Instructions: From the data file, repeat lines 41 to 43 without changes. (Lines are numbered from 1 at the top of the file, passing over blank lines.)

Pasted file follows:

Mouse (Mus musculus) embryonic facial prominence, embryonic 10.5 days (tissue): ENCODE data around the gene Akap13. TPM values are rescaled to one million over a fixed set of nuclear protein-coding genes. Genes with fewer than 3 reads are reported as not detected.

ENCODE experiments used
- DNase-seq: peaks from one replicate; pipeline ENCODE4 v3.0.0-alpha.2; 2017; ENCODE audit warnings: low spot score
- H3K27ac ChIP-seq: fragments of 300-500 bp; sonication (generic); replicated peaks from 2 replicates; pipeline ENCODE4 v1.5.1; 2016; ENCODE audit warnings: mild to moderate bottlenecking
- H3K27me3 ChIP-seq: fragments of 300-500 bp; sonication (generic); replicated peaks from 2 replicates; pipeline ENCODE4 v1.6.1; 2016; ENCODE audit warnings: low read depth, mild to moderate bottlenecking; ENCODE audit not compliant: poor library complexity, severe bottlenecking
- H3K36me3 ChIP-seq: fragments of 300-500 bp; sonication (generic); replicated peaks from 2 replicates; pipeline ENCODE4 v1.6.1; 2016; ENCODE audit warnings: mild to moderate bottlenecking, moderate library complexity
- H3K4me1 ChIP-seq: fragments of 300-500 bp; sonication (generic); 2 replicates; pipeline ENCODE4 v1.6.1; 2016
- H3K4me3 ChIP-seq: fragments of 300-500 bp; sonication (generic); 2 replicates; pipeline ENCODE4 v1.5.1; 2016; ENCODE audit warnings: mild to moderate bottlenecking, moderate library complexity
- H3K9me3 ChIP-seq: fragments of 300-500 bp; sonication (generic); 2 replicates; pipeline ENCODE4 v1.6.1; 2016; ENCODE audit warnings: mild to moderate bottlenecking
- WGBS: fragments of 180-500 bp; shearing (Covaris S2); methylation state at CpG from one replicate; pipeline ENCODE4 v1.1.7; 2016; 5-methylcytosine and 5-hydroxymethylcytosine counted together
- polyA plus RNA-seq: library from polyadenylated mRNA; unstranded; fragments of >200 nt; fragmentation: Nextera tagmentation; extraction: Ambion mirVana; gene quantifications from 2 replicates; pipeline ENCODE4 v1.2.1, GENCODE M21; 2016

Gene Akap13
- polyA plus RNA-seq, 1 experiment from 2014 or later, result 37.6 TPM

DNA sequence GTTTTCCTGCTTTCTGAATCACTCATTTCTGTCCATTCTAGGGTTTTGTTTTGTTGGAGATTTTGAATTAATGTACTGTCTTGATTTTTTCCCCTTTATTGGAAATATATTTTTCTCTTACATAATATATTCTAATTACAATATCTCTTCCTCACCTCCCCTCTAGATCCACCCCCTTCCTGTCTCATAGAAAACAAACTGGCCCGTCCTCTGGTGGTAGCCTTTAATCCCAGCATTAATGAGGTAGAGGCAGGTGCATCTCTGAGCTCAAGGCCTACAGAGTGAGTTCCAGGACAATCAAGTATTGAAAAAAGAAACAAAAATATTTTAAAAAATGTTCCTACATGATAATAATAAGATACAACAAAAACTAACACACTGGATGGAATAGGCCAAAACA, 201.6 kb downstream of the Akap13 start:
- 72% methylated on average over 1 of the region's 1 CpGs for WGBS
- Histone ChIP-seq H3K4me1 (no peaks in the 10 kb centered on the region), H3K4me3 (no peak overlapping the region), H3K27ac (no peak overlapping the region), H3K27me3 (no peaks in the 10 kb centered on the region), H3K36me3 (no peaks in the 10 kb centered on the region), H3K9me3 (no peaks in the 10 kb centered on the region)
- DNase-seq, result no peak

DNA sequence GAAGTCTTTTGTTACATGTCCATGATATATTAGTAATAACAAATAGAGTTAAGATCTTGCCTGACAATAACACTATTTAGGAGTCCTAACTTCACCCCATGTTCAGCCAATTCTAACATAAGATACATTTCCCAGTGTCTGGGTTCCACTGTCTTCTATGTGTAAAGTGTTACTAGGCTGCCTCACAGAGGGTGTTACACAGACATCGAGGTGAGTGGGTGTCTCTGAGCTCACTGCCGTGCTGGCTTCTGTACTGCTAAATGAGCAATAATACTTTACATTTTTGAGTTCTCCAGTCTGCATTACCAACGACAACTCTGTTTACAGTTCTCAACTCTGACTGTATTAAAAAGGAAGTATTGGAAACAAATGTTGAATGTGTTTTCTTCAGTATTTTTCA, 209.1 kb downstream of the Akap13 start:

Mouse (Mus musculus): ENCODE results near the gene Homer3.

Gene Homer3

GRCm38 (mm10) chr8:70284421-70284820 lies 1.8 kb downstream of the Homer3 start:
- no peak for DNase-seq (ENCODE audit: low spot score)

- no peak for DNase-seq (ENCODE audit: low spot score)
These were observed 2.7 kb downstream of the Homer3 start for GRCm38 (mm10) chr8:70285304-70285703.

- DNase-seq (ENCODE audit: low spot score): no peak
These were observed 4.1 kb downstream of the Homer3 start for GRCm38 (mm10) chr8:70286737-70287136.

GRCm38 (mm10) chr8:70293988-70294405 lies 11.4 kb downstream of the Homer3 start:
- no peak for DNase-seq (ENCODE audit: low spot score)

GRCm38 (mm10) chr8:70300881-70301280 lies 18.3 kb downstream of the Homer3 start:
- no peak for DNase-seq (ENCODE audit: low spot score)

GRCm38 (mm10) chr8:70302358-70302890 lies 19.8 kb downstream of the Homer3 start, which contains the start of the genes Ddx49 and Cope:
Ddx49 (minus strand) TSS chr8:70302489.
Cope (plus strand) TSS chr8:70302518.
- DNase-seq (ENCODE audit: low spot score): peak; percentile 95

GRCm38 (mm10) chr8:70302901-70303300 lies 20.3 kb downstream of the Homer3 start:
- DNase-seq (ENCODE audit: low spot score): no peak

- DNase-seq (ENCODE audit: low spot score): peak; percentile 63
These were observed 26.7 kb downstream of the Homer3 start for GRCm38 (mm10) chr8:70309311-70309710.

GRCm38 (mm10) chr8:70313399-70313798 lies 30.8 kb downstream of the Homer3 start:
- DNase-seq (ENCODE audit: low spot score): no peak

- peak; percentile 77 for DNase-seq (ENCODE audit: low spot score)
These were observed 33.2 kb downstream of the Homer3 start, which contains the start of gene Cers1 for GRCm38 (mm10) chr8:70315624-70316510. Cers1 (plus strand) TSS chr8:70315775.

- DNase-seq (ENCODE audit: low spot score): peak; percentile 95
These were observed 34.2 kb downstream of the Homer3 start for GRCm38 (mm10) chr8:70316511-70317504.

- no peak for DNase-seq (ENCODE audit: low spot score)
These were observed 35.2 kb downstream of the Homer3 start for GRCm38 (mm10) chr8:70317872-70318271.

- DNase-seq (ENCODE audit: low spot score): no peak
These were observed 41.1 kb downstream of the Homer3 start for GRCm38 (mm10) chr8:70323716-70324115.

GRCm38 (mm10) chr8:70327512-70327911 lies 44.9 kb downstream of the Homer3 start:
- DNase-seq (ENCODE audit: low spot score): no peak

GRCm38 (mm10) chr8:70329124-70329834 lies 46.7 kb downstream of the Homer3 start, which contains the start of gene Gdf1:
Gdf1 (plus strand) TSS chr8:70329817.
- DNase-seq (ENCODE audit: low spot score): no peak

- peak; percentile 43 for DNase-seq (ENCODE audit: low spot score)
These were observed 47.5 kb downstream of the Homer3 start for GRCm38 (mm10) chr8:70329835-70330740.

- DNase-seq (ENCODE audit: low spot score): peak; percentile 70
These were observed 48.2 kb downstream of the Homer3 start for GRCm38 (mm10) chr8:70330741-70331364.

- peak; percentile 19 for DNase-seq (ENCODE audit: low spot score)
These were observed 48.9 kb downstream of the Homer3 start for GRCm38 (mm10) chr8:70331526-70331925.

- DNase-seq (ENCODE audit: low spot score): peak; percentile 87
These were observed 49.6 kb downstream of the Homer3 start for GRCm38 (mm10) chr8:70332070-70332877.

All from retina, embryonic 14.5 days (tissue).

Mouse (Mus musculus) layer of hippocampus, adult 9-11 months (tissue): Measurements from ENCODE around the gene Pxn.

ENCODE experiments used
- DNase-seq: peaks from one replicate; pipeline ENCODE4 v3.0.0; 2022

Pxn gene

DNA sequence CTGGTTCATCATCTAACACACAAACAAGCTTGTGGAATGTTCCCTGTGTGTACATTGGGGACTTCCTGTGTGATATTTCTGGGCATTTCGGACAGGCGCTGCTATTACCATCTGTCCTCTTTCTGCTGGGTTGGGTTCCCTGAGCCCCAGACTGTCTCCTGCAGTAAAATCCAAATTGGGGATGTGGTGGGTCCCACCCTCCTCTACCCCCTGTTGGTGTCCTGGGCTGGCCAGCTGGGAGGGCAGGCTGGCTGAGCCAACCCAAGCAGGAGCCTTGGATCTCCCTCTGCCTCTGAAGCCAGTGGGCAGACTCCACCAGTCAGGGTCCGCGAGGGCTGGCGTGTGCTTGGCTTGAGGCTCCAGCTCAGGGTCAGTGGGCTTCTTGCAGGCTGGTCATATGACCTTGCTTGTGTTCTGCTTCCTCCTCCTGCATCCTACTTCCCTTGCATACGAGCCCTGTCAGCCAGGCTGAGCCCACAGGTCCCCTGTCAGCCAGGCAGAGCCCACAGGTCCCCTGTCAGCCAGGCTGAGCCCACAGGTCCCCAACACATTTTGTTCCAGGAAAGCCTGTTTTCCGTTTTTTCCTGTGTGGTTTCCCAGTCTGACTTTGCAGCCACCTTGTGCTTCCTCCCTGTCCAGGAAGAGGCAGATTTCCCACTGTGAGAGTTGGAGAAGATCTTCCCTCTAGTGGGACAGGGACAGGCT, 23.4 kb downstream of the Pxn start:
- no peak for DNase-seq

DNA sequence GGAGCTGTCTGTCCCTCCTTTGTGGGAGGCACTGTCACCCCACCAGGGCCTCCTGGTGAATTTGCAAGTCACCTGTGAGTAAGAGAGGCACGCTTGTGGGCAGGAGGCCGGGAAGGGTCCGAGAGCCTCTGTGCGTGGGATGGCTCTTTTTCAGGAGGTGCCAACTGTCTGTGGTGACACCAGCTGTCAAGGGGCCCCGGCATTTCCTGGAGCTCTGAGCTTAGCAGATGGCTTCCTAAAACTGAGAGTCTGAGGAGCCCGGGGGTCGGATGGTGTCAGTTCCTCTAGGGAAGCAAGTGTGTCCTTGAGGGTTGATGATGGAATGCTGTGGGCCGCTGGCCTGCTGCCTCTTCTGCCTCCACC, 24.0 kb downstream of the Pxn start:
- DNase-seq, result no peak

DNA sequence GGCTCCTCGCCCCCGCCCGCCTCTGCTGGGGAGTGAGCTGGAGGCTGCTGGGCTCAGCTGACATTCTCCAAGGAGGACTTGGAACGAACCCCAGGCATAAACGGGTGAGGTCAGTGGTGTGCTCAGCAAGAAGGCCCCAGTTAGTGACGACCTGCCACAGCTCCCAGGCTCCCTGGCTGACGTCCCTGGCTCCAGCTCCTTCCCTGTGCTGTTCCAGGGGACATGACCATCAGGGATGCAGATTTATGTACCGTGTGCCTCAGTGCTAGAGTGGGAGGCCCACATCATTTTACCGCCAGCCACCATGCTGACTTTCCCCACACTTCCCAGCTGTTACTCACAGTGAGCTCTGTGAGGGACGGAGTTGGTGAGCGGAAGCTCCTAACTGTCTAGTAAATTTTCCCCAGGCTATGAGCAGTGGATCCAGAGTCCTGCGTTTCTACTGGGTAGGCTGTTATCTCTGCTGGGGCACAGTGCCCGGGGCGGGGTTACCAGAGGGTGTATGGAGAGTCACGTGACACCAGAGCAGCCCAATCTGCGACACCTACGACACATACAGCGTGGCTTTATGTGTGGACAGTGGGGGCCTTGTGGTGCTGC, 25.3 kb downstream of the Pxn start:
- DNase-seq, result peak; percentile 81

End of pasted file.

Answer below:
- peak; percentile 77 for DNase-seq (ENCODE audit: low spot score)
These were observed 33.2 kb downstream of the Homer3 start, which contains the start of gene Cers1 for GRCm38 (mm10) chr8:70315624-70316510. Cers1 (plus strand) TSS chr8:70315775.

- DNase-seq (ENCODE audit: low spot score): peak; percentile 95